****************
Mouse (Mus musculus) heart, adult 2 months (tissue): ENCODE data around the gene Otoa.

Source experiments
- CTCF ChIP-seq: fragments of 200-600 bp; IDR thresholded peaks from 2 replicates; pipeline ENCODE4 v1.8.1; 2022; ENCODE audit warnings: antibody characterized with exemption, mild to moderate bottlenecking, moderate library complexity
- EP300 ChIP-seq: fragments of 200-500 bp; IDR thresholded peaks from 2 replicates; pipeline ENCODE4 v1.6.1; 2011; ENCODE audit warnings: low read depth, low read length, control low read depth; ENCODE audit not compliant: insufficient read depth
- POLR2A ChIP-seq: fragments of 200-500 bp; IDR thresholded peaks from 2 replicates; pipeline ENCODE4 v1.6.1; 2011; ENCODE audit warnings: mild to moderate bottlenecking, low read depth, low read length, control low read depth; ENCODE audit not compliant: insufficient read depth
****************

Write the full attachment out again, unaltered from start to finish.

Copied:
Mouse (Mus musculus) heart, adult 2 months (tissue): ENCODE data around the gene Otoa.

Source experiments
- CTCF ChIP-seq: fragments of 200-600 bp; IDR thresholded peaks from 2 replicates; pipeline ENCODE4 v1.8.1; 2022; ENCODE audit warnings: antibody characterized with exemption, mild to moderate bottlenecking, moderate library complexity
- EP300 ChIP-seq: fragments of 200-500 bp; IDR thresholded peaks from 2 replicates; pipeline ENCODE4 v1.6.1; 2011; ENCODE audit warnings: low read depth, low read length, control low read depth; ENCODE audit not compliant: insufficient read depth
- POLR2A ChIP-seq: fragments of 200-500 bp; IDR thresholded peaks from 2 replicates; pipeline ENCODE4 v1.6.1; 2011; ENCODE audit warnings: mild to moderate bottlenecking, low read depth, low read length, control low read depth; ENCODE audit not compliant: insufficient read depth